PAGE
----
ABLE Act rules proposed

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Blue and White symbol of accessibility with stack of $100 bills

ABLE Act Savings Accounts Rules

The Obama Administration released proposed regulations June 22 to implement the Achieving a Better Life Experience (ABLE Act), paving the way for people with disabilities to save for disability-related expenses without jeopardizing eligibility for public benefits.

Under the ABLE Act, passed overwhelmingly by Congress in December, people with disabilities can contribute up to $14,000 per year in “qualifying disability expenses,” up to maximum of $100,000, into a special savings account. These funds will not be calculated when determining eligibility for Medicaid, Supplemental Security Income, and most other means-tested benefits programs.

The ABLE Act provides a non-exhaustive list of “qualifying disability expenses,” including costs for education, housing, transportation and employment training support. The proposal makes clear that this mandate will be interpreted broadly.

“The Treasury Department and the IRS conclude that the term ‘qualifying disability expenses’ should be broadly construed to permit the inclusion of basic living expenses and should not be limited to expenses for items for which there is a medical necessity or which provide no benefits to others in addition to the benefit to the eligible individual,” the rule states.

However, this broad criteria comes with extensive reporting requirements, significantly more stringent than those for Section 529 College Savings Plans, which the accounts are modeled after. ABLE account holders will be required to submit monthly reports to the Social Security Administration, listing relevant distributions and balances on their account.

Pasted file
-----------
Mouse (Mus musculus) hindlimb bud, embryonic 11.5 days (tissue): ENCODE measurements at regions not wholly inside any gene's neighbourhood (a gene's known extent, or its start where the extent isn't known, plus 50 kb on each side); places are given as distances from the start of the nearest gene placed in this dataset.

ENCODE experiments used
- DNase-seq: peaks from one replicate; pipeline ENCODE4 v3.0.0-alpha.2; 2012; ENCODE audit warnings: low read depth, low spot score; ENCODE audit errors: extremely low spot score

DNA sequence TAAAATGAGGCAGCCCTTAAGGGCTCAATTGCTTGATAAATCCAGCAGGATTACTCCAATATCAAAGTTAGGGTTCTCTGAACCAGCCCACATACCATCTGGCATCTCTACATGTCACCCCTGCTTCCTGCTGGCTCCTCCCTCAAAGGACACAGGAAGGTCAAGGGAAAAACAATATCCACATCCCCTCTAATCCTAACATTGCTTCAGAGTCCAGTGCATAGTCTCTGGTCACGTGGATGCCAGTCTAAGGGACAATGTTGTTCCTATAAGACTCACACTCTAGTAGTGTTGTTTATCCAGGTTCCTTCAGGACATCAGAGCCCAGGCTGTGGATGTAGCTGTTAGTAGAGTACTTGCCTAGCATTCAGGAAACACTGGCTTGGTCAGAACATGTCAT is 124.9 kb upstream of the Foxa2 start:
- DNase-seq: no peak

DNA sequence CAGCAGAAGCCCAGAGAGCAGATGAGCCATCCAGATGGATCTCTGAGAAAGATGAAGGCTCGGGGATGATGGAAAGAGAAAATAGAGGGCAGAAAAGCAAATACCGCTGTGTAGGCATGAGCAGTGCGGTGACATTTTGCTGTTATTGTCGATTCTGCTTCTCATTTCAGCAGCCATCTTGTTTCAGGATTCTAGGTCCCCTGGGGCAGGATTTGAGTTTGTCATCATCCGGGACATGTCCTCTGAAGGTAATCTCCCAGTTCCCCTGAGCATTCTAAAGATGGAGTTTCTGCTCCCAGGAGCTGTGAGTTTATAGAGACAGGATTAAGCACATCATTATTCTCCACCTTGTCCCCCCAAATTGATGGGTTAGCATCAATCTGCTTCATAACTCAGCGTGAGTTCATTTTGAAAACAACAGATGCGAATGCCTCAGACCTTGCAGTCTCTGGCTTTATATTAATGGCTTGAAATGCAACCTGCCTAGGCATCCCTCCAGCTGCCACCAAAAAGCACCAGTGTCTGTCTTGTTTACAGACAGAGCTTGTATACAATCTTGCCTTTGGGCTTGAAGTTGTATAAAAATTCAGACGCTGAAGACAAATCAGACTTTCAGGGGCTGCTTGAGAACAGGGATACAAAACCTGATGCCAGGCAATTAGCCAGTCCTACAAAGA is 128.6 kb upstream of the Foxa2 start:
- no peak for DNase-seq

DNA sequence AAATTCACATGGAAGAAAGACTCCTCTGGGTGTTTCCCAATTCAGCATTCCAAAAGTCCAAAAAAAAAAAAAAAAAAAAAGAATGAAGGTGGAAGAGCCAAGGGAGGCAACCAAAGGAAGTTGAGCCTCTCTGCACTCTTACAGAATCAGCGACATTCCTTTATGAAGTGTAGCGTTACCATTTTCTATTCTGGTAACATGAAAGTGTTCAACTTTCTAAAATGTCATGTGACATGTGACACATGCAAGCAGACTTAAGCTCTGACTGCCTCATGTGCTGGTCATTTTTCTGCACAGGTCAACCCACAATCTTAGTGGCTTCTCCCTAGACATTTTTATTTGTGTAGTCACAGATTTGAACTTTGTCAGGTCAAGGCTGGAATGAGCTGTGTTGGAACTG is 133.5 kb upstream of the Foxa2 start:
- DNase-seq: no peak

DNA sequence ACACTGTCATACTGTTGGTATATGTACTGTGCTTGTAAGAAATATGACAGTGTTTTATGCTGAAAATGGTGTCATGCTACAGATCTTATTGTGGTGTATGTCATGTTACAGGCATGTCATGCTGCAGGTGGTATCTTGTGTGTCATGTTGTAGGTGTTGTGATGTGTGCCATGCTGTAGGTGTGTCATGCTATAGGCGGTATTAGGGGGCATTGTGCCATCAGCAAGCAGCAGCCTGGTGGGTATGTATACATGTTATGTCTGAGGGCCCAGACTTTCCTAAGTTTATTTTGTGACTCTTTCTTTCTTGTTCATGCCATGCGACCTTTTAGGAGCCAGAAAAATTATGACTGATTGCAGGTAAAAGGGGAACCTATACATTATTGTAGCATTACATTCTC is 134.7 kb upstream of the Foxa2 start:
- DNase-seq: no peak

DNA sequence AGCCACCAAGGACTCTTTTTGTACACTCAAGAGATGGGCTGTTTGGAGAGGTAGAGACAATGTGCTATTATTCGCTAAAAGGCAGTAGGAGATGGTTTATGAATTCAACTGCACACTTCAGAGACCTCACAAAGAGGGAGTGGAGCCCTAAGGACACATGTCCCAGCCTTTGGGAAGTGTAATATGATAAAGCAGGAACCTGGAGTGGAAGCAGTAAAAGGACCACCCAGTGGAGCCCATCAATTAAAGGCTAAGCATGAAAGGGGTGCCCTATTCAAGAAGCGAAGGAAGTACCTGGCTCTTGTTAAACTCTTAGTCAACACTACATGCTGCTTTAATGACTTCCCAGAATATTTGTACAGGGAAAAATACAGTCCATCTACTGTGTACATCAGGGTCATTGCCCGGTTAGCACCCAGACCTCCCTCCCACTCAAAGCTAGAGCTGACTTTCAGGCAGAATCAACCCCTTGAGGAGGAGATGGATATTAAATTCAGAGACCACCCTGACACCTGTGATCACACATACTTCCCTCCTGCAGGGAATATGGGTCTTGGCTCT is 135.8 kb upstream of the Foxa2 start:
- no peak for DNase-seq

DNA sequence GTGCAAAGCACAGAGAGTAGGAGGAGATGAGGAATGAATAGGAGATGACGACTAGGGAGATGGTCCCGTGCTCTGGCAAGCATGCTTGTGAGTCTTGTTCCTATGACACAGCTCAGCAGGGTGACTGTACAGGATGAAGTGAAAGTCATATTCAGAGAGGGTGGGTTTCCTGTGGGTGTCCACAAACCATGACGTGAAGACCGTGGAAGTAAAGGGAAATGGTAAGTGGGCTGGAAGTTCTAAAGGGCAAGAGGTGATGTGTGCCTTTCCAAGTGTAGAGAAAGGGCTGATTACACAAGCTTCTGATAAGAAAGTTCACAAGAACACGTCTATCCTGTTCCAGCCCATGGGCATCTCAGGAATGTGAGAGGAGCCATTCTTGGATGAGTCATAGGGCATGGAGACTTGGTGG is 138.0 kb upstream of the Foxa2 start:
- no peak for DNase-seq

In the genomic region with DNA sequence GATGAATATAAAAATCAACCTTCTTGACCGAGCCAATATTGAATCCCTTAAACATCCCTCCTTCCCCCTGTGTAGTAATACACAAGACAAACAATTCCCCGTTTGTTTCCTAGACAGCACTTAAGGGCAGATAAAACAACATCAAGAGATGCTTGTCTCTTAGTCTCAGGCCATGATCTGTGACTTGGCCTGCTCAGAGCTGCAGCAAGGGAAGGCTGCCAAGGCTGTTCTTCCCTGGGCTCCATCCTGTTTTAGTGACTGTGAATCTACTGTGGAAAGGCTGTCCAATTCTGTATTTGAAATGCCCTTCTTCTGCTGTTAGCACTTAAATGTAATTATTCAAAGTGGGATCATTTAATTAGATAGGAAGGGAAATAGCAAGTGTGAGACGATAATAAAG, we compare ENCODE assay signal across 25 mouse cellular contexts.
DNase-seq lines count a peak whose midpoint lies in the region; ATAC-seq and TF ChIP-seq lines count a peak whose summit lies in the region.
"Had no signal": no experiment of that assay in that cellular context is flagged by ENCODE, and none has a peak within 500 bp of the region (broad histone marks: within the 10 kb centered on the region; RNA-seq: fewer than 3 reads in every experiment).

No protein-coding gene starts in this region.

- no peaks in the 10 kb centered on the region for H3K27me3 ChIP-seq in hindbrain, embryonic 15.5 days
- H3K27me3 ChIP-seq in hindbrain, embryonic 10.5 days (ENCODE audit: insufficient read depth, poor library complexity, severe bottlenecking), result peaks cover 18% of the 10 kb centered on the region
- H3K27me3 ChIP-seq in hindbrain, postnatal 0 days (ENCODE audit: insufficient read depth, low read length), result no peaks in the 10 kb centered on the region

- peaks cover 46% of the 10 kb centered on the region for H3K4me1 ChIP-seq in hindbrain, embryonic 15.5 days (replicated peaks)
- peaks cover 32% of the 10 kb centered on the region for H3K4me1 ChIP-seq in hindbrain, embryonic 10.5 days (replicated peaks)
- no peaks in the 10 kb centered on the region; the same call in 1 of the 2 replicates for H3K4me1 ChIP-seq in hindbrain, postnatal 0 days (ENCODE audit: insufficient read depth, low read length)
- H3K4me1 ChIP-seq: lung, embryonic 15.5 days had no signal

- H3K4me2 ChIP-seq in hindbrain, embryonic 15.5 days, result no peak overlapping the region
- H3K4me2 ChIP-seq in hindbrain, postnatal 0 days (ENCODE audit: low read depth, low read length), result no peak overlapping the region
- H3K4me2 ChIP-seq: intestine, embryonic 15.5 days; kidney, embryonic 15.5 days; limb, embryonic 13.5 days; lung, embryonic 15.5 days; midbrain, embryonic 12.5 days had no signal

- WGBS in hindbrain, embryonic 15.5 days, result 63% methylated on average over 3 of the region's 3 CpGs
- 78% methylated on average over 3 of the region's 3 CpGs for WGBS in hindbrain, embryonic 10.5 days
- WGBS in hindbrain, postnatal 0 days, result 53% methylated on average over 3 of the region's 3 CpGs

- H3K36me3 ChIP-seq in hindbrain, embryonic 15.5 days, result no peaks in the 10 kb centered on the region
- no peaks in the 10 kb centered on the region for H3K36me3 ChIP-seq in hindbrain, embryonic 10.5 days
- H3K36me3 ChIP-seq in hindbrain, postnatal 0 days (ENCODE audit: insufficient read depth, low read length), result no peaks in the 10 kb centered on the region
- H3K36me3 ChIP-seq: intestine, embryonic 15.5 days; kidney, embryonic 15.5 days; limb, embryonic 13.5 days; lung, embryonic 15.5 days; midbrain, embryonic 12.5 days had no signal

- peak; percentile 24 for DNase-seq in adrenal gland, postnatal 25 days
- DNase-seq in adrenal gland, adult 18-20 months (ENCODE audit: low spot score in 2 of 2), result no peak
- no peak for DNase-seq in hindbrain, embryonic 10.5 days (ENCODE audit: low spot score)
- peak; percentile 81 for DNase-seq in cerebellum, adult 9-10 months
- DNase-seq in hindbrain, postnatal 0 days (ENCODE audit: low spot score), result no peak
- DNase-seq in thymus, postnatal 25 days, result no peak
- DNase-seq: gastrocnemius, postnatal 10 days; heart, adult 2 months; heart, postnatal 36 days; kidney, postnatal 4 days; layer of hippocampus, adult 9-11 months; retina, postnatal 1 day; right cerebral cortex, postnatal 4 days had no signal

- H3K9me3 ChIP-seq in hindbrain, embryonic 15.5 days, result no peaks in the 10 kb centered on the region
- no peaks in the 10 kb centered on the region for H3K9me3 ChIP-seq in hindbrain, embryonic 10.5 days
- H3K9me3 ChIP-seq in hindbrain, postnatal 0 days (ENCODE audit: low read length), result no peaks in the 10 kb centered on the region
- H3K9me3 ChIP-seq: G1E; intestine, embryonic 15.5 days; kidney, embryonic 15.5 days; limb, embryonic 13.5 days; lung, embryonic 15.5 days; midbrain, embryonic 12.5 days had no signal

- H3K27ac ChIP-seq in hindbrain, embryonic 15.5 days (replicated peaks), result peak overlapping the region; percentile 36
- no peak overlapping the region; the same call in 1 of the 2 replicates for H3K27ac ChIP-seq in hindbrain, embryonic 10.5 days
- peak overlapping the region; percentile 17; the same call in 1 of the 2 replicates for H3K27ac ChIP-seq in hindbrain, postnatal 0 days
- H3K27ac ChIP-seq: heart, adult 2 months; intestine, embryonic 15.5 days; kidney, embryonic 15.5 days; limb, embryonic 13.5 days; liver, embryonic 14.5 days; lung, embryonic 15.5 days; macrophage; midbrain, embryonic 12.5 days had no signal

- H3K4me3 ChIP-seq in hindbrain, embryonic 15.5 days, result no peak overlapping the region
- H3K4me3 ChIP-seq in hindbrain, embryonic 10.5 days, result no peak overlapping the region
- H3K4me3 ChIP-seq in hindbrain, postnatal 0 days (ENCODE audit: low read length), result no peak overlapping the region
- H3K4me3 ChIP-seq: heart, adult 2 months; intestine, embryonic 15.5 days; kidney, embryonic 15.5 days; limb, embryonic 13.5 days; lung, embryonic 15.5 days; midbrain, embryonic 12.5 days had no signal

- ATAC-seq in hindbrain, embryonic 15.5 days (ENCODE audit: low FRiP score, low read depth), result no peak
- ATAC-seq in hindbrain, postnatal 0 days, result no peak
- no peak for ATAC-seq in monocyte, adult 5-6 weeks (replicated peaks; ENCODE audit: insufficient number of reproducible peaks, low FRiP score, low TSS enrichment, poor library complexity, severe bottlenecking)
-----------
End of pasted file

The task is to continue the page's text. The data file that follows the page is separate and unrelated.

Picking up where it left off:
Contributions to ABLE accounts will be, with certain exceptions, tax free. However, upon the death of the beneficiary, the funds in the account will be included in the person’s estate for estate tax purposes.

To determine eligibility to set up ABLE accounts, the IRS will rely on the definition of disability used by the SSA for children claiming Supplemental Security Income eligibility, but without regard to age.

Although people with disabilities may establish ABLE accounts, the regulations clarify that accounts can be set up by an agent appointed by the individual, such as an individual under a power of attorney, or a parent or legal guardian. Contributions to the account can be made by any person, which includes corporations and other business entities.

Although the federal government will retain oversight, ABLE accounts will be regulated primarily at the state level. The law requires that each state pass legislation, designating an agency to oversee ABLE Accounts for its residents. Since March, 22 states have done so.

The public has until September 21 to submit comments in response to the proposal.

Further information about ABLE accounts can be seen in a webinar produced by the ARC, called “Understanding Able.”